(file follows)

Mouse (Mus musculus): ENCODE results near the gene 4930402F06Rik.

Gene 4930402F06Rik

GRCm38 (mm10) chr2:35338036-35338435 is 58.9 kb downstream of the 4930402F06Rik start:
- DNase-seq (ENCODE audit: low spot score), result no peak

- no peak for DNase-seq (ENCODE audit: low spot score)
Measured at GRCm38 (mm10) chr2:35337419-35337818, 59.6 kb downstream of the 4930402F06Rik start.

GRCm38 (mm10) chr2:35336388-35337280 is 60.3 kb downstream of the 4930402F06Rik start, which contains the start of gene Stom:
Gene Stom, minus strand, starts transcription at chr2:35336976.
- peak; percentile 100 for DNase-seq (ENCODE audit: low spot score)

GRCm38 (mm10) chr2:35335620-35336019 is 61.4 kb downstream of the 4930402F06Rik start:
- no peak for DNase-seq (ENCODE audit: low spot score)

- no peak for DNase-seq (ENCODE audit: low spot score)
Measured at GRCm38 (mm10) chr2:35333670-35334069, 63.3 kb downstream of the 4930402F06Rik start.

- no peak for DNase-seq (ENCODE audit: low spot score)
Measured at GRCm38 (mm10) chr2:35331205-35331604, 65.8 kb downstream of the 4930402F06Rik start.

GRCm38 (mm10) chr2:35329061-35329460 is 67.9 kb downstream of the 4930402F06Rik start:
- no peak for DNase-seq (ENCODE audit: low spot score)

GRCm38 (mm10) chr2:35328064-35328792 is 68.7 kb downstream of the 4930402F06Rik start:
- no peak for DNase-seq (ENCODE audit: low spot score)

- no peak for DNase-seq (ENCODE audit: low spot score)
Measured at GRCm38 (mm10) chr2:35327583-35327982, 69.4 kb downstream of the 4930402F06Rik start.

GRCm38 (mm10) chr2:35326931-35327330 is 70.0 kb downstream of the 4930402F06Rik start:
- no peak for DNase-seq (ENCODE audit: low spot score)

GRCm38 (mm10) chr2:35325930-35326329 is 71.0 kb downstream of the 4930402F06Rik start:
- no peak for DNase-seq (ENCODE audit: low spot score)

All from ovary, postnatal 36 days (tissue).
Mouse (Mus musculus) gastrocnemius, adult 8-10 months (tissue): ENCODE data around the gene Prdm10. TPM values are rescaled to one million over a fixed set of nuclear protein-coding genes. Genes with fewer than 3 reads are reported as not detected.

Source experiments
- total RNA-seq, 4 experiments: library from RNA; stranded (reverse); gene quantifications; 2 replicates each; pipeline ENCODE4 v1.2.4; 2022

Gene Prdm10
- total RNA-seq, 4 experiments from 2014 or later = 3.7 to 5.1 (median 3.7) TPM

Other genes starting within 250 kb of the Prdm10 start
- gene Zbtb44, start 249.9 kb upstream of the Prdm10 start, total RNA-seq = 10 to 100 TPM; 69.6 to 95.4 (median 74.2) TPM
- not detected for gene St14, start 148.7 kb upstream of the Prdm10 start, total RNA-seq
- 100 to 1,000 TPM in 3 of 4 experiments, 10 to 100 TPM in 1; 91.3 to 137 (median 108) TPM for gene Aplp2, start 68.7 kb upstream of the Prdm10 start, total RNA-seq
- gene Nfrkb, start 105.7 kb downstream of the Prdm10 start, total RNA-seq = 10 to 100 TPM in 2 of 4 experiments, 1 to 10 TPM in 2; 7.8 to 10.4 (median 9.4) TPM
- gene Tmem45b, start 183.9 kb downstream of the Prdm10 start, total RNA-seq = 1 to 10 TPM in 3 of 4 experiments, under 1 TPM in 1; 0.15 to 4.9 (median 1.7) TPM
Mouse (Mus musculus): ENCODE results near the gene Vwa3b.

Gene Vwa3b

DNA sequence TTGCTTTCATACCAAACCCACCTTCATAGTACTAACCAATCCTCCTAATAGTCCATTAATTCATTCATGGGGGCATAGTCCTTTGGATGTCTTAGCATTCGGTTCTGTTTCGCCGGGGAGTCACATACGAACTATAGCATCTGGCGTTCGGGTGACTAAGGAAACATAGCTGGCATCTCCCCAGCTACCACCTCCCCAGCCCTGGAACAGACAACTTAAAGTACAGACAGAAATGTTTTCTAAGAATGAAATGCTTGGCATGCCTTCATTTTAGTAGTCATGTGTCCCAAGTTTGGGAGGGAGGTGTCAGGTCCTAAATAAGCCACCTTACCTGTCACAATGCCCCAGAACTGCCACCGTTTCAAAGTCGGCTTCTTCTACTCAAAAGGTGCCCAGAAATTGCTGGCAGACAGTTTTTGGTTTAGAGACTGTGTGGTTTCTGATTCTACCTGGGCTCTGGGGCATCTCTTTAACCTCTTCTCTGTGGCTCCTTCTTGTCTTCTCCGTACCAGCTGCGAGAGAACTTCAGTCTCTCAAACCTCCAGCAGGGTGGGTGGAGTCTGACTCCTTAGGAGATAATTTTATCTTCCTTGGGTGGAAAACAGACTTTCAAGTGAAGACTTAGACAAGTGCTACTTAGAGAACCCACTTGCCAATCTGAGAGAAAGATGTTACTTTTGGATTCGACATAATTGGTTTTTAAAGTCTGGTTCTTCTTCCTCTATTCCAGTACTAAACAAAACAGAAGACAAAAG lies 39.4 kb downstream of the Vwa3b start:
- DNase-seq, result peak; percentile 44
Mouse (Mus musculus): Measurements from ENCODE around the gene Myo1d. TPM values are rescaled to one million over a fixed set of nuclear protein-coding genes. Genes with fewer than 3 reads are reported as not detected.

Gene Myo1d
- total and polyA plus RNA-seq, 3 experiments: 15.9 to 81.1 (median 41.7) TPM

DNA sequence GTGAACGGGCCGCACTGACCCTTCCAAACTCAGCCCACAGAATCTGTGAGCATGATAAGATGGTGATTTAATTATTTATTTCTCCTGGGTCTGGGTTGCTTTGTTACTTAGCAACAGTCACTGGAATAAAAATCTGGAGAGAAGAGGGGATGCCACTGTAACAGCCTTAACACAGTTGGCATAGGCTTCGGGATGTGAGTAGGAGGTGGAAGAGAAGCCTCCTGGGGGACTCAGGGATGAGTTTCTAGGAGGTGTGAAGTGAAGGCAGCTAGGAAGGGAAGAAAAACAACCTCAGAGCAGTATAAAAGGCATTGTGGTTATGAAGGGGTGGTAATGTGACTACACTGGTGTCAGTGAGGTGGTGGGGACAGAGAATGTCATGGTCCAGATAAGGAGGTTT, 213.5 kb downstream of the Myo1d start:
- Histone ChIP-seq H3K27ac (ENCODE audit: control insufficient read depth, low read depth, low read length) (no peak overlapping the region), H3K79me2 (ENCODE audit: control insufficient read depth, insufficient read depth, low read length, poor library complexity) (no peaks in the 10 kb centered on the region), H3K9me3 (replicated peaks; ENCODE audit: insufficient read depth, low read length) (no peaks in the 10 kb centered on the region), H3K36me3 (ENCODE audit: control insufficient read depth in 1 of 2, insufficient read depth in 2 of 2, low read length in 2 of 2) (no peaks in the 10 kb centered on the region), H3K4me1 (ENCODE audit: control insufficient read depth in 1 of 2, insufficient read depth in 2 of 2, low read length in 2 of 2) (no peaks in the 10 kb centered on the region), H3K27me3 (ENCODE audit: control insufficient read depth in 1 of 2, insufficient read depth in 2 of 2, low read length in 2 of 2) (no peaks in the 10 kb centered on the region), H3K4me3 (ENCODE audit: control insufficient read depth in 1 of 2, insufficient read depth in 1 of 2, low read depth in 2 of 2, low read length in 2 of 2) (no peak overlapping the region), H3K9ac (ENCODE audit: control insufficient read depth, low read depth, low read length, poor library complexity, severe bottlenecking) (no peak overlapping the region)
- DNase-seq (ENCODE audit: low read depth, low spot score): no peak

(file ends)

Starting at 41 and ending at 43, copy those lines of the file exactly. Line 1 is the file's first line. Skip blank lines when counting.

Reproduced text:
- DNase-seq, result peak; percentile 44
Mouse (Mus musculus): Measurements from ENCODE around the gene Myo1d. TPM values are rescaled to one million over a fixed set of nuclear protein-coding genes. Genes with fewer than 3 reads are reported as not detected.

Gene Myo1d